Violence in Mental Health

My work is full of violent actions – my violent actions against others.
I have chased youth. I have called codes to have others restrain them. I have completed paperwork so that they can be picked up by the police.

Many times, because of documents I have written, young people have been picked up by the police and brought to a hospital in a police car, often handcuffed, although that is changing as police become more knowledgeable about mental illness.
I have ordered that young people be observed on a one-to-one basis, not allowing them even to go to the bathroom without having a Mental Health Worker’s foot held in the door to keep it open.

Many psychiatric inpatient units have a double door locking system, much like a prison.
Medication is sometimes used to restrain patients who become violent – not all of them are suffering from delusions.

These actions are taken to keep people safe, both from themselves, and so that others are not hurt. Each of these actions requires specific documentation on my part. But, make no mistake, these are violent actions.

These violent acts are the most overbearing tools available to keep people safe. But, whenever I am obliged to use them, it is a failure. It is a failure because these violent actions, carried out to keep people safe, delay healing and recovery.

People do not always understand how violent these measures truly are, but, if you have ever experienced them, you know. You know these are violent actions. You may understand why I have had to take these measures but I will always see these as a failure, in some way.

One of the most important results of early intervention in strong outpatient programs in psychiatry is that we can avoid hospitalization, as well as these violent measures. That is always the goal. Hospitalization itself is a failure and the less time a person spends in inpatient psychiatric treatment, the better.

Psychiatric hospitalization is sometimes necessary, but it is usually best to avoid this measure, if at all possible.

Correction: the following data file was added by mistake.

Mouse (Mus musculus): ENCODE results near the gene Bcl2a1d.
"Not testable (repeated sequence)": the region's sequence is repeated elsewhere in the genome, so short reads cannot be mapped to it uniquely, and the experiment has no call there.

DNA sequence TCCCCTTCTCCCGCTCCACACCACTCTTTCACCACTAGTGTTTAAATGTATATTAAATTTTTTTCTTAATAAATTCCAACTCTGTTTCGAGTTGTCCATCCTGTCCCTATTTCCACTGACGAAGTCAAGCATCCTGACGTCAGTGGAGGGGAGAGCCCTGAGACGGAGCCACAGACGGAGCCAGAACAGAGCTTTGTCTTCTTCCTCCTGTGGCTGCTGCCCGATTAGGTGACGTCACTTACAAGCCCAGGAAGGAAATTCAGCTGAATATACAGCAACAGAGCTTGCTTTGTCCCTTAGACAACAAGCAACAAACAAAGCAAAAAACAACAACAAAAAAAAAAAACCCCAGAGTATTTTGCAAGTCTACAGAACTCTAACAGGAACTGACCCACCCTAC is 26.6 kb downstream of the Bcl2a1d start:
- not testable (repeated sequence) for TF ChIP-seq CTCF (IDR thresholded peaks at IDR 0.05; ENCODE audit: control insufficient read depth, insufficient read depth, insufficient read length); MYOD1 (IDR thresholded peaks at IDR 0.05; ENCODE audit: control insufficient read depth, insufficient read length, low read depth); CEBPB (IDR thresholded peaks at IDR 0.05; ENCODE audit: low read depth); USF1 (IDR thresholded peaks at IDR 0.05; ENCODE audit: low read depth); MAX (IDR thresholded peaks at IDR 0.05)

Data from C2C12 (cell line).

Think about the measures I have described. How would you like it if these happened to you?

3 thoughts on “Violence in Mental Health

  1. The violence isn’t always against mental health workers or prison staff – often it happens against the person with mental health disorders. My son has been beaten badly by police more times than I could possibly know. In prison he has been kept in solitary confinement for months at a time, given medications that kept him asleep for 23 hours a day and caused a stomach bleed that came very close to killing him. The forensic psychiatrist has kept his last psych assessment quiet as it contradicts all former assessments yet is the same as the assessment he had when he was 11 years old – ADHD. I can’t find anyone to help him. He cannot find a general practice physician who will accept him as a patient and he is absolutely terrified of seeing another psychiatrist. He is a large man however until his last few experiences with psychiatrists he was a gentle, non-violent person. Perhaps the system needs to take a look at its treatment of people who are someone’s child.

  2. Yes, very difficult situation and more often than people think in mental care facilities and even that violence is in schools and occasionally faced by priests and others in counselling sessions. Kids are so exposed to violence as a solution rather than other means. I think as a society we have to also examine and seriously begin to reframe the many means how we “reward” violence in media, video games and in social media.

  3. Yes, using your powers is always a last resort. It’s too bad it happens as often as it does. My experience with hospital is that there is a code about every day. Sometimes the police are already there because they are watching a prisoner who needs the hospital. I’ve see them jump in on code whites to help hospital security and nurses and always thought that was very inappropriate. I don’t know how any of this could be avoided though. An out of control patient can sometimes take the path of most resistance and what is the hospital to do? There are other patients to think about too. All that said I have seen doctors use their powers in imperfect ways and wonder if coercion (in the eyes of some) is considered part of maintaining a doctors authority. It’s insightful to read a doctors reflections.

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